Make Your Stepchild Legally Yours
Step parenting is common in today’s society, but for some step parents, this designation is simply not enough to define their relationship with the child(ren) of their spouse. In Virginia, the process of adopting a stepchild can prove challenging if you don’t understand the specific requirements of the court.
Under Virginia law, there are two major requirements you must meet before filing a step child adoption petition.
- Your spouse (the biological parent of the child) must agree with your desire and be included as a joint petitioner. This shows the court that your spouse consents to your adoption of the child.
- The second requirement involves the consent of the other biological parent and you can meet it in a number ways, including:
- Stated consent to the adoption
- The parent is deceased
- The other parent is the father and he refuses to admit paternity of the child
- The identity of the other parent is unknown by sworn statement of the biological mother
- The child, who is 14 years old or older, has resided in the household of the stepparent for a minimum of 5 years
In situations where the other parent refuses consent, the court may still grant the adoption. After hearing the merits of the case, the judge may determine that the adoption is in the child’s best interest, over the objections of the parent.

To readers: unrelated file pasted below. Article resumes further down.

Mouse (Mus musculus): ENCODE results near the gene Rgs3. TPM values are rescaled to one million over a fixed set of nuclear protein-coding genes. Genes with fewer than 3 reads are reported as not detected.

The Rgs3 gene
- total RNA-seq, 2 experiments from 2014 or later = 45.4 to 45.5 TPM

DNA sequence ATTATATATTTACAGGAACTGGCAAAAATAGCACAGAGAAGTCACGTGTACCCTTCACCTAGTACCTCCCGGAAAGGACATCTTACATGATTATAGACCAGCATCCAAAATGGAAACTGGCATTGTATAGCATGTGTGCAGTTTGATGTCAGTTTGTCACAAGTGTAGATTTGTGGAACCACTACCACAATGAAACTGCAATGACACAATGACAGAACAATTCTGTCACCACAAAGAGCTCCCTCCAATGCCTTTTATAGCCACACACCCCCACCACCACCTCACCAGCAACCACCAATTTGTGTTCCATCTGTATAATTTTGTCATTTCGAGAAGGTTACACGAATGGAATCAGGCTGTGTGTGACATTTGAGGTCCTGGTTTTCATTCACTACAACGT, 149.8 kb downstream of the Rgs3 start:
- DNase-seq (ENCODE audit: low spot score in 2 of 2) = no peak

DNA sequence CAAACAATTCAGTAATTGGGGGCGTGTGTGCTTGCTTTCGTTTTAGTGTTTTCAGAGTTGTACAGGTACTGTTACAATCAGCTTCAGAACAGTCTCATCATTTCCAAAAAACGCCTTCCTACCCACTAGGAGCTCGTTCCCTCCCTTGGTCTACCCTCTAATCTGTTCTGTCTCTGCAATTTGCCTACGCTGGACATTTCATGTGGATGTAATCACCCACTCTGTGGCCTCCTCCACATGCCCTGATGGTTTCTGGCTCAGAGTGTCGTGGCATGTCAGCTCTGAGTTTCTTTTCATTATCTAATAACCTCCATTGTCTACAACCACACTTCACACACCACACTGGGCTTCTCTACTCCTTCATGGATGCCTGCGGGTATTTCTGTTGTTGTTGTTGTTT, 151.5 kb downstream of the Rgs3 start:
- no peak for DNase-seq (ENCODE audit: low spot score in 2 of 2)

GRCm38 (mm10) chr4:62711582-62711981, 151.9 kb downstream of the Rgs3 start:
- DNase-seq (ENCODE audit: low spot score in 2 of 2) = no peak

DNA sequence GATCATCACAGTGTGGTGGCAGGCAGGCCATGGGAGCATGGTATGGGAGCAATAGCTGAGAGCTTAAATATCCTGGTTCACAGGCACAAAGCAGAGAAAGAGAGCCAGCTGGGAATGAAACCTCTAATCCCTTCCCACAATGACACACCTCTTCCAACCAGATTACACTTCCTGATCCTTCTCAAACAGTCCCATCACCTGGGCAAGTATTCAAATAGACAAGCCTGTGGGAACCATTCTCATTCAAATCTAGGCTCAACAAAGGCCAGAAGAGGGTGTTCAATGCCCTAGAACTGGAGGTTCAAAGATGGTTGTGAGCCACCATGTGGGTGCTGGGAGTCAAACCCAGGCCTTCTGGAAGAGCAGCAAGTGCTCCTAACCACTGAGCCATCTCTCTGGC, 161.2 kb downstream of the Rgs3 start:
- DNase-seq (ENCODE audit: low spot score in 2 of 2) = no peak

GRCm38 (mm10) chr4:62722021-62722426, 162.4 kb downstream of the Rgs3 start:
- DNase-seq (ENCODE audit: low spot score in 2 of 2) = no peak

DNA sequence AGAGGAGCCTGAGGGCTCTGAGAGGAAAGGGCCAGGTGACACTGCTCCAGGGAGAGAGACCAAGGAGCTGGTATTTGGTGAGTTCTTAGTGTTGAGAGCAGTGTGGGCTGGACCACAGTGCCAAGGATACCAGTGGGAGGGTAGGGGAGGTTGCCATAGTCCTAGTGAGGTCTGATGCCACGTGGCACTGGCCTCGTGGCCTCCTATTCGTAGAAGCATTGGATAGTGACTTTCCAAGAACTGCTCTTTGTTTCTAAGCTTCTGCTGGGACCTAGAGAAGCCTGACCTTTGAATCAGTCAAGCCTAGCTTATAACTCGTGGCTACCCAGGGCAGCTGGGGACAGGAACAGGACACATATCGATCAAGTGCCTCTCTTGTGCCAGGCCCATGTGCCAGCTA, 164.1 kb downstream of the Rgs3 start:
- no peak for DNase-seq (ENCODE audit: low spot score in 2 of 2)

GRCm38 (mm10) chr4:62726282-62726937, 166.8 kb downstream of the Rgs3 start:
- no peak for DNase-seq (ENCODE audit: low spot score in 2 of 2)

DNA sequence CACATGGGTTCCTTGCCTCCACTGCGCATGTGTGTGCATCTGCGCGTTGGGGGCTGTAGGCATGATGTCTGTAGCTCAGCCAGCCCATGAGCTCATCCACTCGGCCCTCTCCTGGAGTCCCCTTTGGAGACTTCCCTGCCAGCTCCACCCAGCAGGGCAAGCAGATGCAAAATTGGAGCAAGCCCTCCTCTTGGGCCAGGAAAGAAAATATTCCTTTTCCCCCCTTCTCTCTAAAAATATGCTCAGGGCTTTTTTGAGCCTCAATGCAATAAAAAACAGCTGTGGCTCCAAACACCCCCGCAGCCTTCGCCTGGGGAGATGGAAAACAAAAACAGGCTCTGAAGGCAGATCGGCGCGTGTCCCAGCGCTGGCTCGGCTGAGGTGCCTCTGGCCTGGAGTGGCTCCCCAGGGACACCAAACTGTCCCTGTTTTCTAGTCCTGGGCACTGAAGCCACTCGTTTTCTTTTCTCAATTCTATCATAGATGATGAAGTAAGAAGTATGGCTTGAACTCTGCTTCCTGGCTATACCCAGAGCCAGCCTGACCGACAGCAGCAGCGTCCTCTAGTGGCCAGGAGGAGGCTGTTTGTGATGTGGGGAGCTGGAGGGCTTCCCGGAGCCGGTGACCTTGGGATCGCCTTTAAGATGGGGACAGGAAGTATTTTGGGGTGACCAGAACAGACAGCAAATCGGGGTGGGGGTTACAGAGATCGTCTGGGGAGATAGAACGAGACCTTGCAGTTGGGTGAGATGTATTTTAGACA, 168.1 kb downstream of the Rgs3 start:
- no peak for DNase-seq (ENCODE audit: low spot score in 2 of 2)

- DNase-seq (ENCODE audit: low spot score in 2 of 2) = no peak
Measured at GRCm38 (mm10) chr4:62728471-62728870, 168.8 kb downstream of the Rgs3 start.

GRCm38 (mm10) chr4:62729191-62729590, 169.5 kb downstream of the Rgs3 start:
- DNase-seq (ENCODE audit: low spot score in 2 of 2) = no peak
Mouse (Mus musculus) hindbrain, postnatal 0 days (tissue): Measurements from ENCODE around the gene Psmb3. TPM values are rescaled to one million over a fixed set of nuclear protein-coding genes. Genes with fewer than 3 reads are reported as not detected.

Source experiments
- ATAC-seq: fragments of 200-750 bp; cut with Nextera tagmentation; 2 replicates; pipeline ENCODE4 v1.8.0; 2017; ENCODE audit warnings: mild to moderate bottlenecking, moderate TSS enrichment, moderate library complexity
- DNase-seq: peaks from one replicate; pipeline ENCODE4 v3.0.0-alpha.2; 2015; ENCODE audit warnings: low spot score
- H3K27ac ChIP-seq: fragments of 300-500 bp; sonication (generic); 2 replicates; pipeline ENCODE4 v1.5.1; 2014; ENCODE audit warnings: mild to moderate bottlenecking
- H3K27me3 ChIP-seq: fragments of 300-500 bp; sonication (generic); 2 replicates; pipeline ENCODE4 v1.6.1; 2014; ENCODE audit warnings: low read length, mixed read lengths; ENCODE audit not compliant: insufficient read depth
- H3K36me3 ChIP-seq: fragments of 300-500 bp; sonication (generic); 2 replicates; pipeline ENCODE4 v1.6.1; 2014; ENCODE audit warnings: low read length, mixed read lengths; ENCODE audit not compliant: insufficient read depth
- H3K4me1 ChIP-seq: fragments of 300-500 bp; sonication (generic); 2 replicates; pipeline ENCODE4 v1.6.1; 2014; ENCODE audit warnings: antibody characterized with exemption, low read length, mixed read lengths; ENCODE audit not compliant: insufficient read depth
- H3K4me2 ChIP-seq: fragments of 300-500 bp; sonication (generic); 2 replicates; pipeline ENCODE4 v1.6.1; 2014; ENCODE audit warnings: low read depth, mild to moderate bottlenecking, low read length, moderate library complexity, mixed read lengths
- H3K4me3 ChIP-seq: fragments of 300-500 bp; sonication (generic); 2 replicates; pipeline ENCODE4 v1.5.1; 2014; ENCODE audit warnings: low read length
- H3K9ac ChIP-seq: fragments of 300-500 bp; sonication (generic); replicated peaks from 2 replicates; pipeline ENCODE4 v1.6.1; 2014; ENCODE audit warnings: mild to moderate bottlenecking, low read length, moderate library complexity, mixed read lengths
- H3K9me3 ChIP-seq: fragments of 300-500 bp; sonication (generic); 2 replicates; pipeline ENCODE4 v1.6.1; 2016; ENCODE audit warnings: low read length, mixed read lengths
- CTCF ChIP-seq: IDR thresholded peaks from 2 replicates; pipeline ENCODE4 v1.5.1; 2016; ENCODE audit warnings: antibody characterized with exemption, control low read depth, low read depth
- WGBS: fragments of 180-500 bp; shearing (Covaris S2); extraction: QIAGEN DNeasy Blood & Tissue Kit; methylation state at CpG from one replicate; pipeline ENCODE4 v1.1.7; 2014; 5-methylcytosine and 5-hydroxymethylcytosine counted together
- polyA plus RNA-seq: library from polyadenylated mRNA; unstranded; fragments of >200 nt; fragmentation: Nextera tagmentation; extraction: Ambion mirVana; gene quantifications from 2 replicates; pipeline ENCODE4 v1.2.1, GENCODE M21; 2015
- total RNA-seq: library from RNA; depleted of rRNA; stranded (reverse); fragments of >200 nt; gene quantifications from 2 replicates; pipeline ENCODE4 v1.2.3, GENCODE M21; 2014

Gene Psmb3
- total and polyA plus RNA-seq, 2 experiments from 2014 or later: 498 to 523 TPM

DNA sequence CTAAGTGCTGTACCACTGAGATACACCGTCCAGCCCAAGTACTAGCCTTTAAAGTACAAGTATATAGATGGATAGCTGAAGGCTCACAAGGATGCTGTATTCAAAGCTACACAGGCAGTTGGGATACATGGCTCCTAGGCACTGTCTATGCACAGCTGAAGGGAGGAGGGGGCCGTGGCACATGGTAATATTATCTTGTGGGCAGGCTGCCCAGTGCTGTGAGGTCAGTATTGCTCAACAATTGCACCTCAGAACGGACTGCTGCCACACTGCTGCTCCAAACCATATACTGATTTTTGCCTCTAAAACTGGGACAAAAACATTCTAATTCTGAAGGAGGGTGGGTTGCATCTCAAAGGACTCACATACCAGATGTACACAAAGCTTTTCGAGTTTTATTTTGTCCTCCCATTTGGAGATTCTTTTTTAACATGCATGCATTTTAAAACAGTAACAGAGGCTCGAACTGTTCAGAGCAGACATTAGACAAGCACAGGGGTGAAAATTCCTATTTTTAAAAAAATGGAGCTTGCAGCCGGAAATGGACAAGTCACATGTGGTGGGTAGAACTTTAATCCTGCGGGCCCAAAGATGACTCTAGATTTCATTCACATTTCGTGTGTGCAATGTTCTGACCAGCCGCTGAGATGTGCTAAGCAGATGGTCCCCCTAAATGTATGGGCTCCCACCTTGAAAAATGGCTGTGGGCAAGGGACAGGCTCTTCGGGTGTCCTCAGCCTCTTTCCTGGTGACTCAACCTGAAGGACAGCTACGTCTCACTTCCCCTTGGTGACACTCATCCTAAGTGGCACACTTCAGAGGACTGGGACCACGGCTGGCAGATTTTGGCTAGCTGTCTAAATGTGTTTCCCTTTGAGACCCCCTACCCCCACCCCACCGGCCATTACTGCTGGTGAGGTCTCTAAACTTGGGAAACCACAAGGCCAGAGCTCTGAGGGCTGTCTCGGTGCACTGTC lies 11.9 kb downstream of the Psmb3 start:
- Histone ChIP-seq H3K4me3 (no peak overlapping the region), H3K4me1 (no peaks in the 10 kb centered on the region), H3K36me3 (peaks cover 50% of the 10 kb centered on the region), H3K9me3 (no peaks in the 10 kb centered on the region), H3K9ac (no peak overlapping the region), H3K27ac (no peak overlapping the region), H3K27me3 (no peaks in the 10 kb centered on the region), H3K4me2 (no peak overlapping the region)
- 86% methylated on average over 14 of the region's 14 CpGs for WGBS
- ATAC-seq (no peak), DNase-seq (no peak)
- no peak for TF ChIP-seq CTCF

Compared to a traditional adoption, the process of a stepparent adoption is significantly easier if both biological parents are in agreement. The initial petition must include evidence that the other parent is either deceased, gives consent or meets one of the other requirements listed above. If the judge is satisfied with the merits of the petition, a final decree of adoption is signed and issued. It is very important to submit a complete and legally comprehensive petition because, in some rare incidents, the judge may request more information or investigation into the case. When this occurs, the judge may summons the parties to appear before the court and provide sworn testimony.
It is important to note that a stepparent adoption may affect other aspects of the parenting arrangement. For example:
- The other parent is no longer required to pay child support
- The family of the other parent is still considered family of the child under Virginia law. Only the rights of the parent are terminated.
If your family is considering a step parent adoption, call the attorneys of Shannon and Bedois for an evaluation of your case. These compassionate lawyers have the knowledge to guide you through the process. Contact the office at (757) 228-5529.